The following signs are not meant to serve as an exhaustive list of the ways children experiencing sexual abuse may act or feel. A child’s response is unique to them as an individual and may or may not include what's being mentioned.

Physical Signs

  • Sexually transmitted infections or pregnancy

  • Unexplained injuries, especially to the genital area

  • Pain, bleeding, or discharge in the genitals, anus, or mouth

  • Persistent or recurring pain with urination or bowel movements

  • Toileting accidents unrelated to toilet training

  • Physical symptoms such as headaches or stomachaches that cannot be explained

Behavioral Signs

  • Knowledge about sexual topics that goes beyond the child’s developmental stage (or what is expected for them to know about at their age)

  • Withdrawal from previously regular interactions and conversations with peers and parents or activities they previously enjoyed

  • Desire to spend an unusual amount of time alone

  • Reluctance to leave school or other activities; not wanting to go home

  • Trying to avoid certain places or people, especially if they used to be excited to be around those people

  • Regressing to behaviors they had grown out of such as wetting the bed or sucking their thumb

  • Sexual language, knowledge, or behavior that does not match a child’s age (such as acting out a sexual act with toys or inappropriate sexual contact with other children)

  • Frequent absences from school or other activities

  • Having money, toys, or gifts without being able to explain where they came from

  • Refusing to share secrets they share with an older child or adult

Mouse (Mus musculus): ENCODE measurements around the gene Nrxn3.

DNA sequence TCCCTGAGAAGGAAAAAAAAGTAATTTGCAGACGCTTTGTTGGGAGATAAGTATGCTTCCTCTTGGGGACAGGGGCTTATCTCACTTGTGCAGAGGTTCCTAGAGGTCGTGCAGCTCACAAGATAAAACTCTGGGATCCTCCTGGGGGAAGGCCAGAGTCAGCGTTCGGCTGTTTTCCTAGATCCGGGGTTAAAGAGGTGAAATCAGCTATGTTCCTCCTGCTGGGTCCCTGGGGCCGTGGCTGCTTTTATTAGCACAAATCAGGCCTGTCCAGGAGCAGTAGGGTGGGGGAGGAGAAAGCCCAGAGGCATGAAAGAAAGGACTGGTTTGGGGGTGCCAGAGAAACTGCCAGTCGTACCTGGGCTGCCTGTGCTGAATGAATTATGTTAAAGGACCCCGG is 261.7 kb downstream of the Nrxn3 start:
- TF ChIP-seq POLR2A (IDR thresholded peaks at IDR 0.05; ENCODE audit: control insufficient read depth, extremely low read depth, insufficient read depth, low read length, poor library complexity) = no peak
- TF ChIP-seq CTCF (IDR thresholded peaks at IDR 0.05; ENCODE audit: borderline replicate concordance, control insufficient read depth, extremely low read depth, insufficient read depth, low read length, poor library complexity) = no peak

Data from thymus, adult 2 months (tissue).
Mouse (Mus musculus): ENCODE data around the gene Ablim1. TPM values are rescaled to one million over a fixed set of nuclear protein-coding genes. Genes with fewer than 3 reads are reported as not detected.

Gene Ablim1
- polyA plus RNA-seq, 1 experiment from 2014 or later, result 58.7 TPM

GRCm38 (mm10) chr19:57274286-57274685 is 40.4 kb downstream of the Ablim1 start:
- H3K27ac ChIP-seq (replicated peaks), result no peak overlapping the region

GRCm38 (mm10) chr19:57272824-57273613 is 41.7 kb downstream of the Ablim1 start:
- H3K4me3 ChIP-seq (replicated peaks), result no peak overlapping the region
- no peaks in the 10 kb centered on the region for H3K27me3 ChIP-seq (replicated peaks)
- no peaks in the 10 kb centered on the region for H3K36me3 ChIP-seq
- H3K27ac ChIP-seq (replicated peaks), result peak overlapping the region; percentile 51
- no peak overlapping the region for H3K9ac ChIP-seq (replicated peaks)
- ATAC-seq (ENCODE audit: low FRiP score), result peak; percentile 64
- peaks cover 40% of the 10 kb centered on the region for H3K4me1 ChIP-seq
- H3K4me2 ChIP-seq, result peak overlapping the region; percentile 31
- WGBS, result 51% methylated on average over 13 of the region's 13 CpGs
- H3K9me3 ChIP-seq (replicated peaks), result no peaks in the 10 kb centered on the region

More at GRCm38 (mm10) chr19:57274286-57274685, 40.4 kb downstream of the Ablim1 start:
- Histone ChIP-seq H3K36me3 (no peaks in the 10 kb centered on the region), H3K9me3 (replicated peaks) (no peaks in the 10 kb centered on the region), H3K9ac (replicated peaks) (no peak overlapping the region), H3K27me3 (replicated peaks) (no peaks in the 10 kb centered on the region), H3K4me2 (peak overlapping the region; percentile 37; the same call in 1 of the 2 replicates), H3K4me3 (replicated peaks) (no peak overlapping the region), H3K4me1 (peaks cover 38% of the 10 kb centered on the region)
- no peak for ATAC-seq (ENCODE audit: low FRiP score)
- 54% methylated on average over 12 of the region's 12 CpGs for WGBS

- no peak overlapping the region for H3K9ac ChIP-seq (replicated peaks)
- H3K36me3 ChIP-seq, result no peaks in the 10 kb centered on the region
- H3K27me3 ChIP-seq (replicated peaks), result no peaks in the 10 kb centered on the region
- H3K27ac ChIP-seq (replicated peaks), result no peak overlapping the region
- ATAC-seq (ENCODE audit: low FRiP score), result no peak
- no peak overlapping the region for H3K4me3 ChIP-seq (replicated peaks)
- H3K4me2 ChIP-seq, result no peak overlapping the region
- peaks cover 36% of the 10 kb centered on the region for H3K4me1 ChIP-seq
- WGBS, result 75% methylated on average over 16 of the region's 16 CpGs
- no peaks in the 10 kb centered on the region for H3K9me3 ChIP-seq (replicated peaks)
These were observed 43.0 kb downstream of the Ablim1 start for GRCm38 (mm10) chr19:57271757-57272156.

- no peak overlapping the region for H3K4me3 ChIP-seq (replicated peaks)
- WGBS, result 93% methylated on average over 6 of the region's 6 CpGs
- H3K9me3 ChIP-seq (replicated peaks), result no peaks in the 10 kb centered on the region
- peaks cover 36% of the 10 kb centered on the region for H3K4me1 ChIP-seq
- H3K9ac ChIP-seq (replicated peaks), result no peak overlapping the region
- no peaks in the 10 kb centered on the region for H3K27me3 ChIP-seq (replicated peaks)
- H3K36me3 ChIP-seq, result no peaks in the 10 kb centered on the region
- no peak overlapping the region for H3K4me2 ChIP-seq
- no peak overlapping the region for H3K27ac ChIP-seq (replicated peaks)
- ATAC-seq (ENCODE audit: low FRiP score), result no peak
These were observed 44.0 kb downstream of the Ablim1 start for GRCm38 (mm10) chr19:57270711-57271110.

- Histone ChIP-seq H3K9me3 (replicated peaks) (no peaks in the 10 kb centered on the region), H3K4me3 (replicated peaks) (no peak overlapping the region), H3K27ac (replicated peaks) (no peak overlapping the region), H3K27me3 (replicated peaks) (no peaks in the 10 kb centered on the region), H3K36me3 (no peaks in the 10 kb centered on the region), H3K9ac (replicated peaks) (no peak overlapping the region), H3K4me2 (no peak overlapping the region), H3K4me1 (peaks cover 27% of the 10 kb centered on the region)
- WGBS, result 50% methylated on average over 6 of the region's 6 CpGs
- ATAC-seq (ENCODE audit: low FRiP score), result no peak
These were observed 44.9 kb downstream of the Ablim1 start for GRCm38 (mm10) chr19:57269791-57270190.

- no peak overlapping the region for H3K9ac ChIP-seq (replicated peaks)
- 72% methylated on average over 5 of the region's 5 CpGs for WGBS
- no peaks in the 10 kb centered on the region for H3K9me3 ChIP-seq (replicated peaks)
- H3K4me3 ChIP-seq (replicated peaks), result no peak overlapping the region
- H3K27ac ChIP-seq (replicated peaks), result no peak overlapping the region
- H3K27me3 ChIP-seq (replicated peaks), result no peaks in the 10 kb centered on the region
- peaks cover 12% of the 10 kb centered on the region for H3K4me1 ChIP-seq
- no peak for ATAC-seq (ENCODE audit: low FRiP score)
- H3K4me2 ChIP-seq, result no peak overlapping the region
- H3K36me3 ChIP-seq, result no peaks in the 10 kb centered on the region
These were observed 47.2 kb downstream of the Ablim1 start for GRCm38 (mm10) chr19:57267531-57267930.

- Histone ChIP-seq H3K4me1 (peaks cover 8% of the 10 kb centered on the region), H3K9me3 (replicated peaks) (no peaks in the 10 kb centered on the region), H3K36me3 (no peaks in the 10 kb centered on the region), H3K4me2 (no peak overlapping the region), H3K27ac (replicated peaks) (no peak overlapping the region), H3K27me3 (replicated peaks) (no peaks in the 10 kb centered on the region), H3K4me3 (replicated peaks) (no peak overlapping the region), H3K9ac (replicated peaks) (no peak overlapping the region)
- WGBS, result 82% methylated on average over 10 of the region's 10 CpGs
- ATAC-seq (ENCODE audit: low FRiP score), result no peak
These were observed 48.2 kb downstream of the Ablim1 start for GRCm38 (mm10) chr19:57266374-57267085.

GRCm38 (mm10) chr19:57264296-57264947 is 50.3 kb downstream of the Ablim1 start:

• Talking about a new friend that is an older child or adult

  • Removing clothing at inappropriate times

  • Drug or alcohol abuse

  • Running away from home

  • Fear of closeness with others

Emotional Signs

  • Self-harm behaviors (such as cutting or burning) or suicidal behavior

  • Nightmares, trouble sleeping, or fear of being alone at night

  • Change in mood or personality

  • New or increased depression, aggression, worry, or fearfulness

  • Changes in eating habits

  • Decrease in confidence or the way they feel about themselves

  • Thinking of their body as bad or dirty

  • Losing interest in school, friends, hobbies, or things they used to love

(Arévalo et al., 2014; Mayo Clinic Child and Family Advocacy Center, n.d.; Rape, Abuse, and Incest National Network, n.d.-a; Rape, Abuse, and Incest National Network, n.d.-b; Stop It Now, n.d.)

If you are a parent, caregiver, or concerned community member and you think a child may be the victim of abuse, you must act quickly. If you believe the child is in immediate danger, call the police. If there is not an immediate danger, file a report with Child Protective Services (CPS), which will trigger an investigation. By filing a report with CPS, you are starting a process where professionals who are trained to identify abuse will investigate and determine if a child is being abused or neglected. Mandated reporters are also required to file a written report with CPS within 72 hours. Mandated reporters should follow the rules and regulations for mandated reporters before following any other policy set forth by any employer or organization in which they volunteer.

The ChildHelp National Hotline has been around for 40 years. They have counselors available to talk through child abuse situations if you have questions or need additional support. They can also help research additional resources that may be available to you.

If you click on their website, there is a giant map. And on that map if you hover or click, there is the states CPS number and online reporting link.

If yourself or someone else is dealing with abuse, there is nothing wrong with seeking help.

Call your state's CPS Hotline or anonymously submit a referral online.

National Domestic Violence Hotline:

Available 24 Hours A Day/7 Days A Week

Available in English Spanish, and MORE! Interpretation Services are available.


If you can relate to this submitted story, comment and share your own #WWHHW moment.